Note: Please see the opening note there. It applies here too.
One frequently hears the argument that there can be no markets in health care. Those who so argue strenuously deny that they are Communists (or some other form of collectivist) and disclaim any intent to generally abolish the capitalist mode of production. It is just that health care is so very different from all other goods and services that—for just this little special case covering 18% of the U.S. economy—we need to adopt a collectivist approach.
To draw this distinction two differences are invoked: one with a grain of truth but far from justifying collectivism; the other, entirely spurious.
The first difference is that emergency medical services are often rendered in situations where the patient cannot shop around because he is either unconscious or time is so critical that the only reasonable provider is the one closest at hand. One can think of pedestrian hit by a truck while crossing the road and critically injured. The only reasonable response to get the unconscious pedestrian to the nearest emergency room post-haste and without inquiring about prices.
Such situations do indeed occasion a small, but significant, part of all health care and one cannot directly address them through competitive markets. But the law recognized this centuries ago and evolved adequate responses not involving collectivization of all of health care. One of these responses is the doctrine of quantum meruit. Under this doctrine a quasi-contract is created between the helpless victim of accident and doctors and hospitals treating the victim. The victim becomes legally obligated, as if he had signed a contract to this effect, to pay the doctors and hospital for the emergency care.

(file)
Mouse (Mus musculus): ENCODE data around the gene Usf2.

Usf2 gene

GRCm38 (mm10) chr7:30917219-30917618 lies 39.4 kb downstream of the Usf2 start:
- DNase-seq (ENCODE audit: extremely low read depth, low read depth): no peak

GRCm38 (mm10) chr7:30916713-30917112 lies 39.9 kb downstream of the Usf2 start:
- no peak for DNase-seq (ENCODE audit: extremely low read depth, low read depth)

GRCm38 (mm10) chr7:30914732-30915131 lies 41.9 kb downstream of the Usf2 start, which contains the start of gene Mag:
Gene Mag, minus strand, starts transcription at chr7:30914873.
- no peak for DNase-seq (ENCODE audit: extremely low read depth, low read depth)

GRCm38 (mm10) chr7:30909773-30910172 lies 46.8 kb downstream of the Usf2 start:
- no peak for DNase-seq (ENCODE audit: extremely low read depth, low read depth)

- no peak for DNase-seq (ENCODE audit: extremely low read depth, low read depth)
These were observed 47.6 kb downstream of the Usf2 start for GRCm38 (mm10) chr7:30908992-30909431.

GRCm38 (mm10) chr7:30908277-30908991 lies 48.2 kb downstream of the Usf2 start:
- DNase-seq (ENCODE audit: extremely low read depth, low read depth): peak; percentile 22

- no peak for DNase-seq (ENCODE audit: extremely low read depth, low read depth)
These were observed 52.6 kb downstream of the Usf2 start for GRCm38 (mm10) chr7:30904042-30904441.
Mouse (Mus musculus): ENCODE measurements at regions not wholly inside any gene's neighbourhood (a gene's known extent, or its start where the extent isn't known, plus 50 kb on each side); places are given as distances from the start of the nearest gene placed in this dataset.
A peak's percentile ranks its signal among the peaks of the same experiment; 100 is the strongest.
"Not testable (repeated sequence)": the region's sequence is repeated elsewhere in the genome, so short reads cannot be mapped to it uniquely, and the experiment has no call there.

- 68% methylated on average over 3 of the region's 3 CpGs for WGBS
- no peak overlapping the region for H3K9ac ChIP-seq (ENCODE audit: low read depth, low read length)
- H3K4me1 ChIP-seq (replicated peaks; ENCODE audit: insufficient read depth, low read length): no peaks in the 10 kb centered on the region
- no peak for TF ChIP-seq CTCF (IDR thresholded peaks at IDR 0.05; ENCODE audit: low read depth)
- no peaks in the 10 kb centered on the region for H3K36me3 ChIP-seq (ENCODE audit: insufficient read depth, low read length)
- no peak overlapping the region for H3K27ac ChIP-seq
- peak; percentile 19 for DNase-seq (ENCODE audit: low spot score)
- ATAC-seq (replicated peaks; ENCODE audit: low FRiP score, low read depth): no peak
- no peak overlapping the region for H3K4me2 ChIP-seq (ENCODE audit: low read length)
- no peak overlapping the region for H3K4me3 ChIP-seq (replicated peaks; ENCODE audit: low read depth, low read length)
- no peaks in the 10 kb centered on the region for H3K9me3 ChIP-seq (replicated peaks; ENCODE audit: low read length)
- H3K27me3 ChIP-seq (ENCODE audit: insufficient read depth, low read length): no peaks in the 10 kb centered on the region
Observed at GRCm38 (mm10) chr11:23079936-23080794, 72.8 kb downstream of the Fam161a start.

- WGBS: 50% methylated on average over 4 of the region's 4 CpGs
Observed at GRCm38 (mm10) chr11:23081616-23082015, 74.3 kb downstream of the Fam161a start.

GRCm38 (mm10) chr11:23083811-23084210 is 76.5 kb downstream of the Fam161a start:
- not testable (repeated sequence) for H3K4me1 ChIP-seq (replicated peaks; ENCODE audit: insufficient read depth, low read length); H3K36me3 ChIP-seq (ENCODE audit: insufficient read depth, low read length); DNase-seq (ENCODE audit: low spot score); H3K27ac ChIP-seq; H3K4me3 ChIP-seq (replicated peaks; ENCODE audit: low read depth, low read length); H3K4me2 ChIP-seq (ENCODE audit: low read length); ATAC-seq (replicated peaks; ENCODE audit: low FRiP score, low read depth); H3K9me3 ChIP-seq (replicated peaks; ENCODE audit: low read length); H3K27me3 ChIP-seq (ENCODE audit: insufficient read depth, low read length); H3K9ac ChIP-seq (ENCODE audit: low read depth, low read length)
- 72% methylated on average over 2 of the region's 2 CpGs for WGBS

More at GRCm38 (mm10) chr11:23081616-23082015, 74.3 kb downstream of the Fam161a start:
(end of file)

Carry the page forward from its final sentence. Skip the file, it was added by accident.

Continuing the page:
But note that this quasi-contract is doubly limited:
- It covers only such services as are necessary to keep the victim alive and conscious long enough that the victim has an opportunity to participate in the health care market.
- The price charged for these services must be no higher than the market rate for similar services paid by others not so impaired. In effect, quantum meruit approximates the market rate for services for which there is no market by looking at the market prices of similar services for which there is a market.
On the whole, quantum meruit is a perfectly workable solution for these uncommon, but real, cases. Hence, this is not a reason to collectivize even emergency services, much less all other medical services.
The second difference advanced is that most people, not being medical doctors, cannot adequately appreciate the costs, benefits, or necessity of medical procedures and that, therefore, no market for medical services can exist. This is a fine argument for those who also embrace its obvious corollaries, e.g.,
Because most people are not automotive engineers, there can be no market for cars. or
Because most people are not chip designers, there can be no market for computers.
Those who are willing to embrace these corollaries are, contrary to their disclaimers, general (and not just health-care) collectivists. Those who are not willing to embrace these corollaries, have offered no reason that health care must be collectivized.